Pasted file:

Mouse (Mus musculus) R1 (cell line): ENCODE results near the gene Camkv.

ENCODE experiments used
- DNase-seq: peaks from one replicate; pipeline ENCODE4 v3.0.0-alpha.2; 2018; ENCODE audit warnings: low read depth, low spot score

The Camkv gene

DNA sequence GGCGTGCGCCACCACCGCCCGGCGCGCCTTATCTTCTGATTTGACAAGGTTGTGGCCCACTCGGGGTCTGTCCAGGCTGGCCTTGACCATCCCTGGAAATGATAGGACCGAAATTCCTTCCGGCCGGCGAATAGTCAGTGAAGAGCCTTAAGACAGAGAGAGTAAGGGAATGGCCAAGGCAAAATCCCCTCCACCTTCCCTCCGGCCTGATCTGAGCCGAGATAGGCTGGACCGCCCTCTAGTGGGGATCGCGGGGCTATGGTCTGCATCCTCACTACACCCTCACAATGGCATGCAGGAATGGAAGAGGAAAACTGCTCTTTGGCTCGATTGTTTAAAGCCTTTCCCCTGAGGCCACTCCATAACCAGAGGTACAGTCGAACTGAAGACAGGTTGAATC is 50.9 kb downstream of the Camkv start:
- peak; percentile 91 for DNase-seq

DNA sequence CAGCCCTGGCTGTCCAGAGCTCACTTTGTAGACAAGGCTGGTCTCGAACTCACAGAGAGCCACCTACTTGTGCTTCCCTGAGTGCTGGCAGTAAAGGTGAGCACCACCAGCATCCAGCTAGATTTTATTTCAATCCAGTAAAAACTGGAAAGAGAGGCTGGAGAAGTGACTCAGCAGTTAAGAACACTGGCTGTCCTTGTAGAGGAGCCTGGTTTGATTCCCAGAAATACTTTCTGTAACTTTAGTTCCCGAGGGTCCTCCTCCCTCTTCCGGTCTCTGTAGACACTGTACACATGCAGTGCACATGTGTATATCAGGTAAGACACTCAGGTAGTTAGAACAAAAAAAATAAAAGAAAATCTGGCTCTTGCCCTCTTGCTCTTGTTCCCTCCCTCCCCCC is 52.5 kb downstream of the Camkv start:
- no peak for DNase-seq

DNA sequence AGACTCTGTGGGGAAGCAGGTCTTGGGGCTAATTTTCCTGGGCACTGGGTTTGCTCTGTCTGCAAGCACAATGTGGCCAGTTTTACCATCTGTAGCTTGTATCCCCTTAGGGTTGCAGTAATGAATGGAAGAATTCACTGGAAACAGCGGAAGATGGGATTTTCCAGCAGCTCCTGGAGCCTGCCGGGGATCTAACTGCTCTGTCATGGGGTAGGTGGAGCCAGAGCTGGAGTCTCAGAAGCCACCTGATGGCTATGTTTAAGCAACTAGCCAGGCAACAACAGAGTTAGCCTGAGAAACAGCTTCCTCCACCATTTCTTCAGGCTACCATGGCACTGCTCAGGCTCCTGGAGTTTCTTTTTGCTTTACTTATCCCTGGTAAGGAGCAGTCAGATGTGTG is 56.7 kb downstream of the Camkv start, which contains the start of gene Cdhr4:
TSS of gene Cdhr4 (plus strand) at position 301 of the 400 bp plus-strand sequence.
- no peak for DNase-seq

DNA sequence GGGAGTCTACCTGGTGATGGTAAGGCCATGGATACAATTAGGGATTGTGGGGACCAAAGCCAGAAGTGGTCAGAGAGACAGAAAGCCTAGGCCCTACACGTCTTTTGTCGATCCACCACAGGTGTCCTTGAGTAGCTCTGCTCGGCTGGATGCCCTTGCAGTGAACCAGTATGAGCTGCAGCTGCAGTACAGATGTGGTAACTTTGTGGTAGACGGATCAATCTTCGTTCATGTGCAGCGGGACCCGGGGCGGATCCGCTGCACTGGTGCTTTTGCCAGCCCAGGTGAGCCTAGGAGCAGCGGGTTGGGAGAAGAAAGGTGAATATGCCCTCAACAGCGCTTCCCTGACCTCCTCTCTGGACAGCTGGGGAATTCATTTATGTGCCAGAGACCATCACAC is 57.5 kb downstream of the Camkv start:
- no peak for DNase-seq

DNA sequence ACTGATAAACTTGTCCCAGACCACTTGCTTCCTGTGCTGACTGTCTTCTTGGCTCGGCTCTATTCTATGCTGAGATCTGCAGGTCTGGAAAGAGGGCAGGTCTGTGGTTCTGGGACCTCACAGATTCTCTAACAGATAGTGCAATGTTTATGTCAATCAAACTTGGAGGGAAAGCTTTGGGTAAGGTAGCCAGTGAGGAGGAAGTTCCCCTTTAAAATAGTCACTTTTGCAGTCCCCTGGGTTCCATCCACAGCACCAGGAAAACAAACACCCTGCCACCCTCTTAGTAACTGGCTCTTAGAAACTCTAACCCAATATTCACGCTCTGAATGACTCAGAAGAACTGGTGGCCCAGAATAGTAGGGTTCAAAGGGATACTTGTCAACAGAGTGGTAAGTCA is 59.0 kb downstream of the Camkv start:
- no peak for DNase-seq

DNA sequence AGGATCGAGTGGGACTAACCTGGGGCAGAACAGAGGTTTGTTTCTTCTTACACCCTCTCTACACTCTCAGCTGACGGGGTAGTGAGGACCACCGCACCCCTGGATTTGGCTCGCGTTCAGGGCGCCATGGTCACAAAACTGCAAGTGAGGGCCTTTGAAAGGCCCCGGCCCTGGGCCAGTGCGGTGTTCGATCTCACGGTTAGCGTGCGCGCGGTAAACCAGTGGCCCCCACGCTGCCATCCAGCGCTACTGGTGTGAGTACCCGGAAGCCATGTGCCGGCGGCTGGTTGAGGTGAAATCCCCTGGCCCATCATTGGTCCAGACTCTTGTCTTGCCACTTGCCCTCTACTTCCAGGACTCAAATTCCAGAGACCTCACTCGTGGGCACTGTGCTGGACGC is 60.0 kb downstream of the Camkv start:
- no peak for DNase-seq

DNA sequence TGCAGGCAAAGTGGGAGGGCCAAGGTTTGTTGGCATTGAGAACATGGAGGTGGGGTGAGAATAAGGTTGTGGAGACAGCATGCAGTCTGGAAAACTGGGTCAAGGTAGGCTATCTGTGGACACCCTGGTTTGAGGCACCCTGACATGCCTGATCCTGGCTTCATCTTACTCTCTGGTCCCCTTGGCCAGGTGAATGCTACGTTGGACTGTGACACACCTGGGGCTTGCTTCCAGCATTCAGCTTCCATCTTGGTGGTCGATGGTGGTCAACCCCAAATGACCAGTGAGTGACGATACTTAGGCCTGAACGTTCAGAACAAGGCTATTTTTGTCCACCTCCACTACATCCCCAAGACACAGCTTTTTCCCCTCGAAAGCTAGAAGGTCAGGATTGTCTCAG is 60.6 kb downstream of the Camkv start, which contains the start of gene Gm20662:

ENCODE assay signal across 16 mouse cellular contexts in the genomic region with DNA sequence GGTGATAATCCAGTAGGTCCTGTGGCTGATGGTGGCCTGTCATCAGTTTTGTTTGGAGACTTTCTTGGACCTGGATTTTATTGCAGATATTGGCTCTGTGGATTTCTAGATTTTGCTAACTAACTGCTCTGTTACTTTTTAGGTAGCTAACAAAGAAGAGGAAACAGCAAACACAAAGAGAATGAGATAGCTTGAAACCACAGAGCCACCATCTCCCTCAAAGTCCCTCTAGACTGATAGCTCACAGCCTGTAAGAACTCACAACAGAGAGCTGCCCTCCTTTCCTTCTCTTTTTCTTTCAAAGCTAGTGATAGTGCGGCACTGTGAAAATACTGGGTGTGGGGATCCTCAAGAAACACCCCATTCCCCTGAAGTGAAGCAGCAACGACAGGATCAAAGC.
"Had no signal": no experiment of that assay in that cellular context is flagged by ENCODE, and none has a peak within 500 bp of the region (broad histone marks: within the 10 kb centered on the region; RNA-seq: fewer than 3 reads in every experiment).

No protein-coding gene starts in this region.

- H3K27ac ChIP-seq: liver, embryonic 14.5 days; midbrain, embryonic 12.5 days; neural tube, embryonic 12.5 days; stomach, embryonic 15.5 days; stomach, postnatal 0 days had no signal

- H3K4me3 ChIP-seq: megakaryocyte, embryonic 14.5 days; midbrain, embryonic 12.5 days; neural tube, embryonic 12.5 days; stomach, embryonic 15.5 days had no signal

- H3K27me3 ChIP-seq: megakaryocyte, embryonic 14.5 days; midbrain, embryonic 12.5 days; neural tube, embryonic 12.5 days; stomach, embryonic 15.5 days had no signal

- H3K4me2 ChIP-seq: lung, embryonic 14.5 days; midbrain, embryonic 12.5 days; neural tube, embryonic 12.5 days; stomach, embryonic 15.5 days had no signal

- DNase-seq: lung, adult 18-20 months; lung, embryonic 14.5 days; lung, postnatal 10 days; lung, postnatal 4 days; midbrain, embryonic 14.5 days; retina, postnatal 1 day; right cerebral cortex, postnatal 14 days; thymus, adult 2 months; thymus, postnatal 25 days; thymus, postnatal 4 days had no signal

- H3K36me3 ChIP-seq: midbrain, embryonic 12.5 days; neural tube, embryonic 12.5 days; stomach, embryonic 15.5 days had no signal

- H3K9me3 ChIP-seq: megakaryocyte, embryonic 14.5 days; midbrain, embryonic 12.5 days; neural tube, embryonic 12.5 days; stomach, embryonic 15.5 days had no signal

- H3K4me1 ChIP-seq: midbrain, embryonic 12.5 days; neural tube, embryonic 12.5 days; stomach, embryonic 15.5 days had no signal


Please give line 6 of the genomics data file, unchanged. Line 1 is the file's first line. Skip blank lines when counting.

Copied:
- peak; percentile 91 for DNase-seq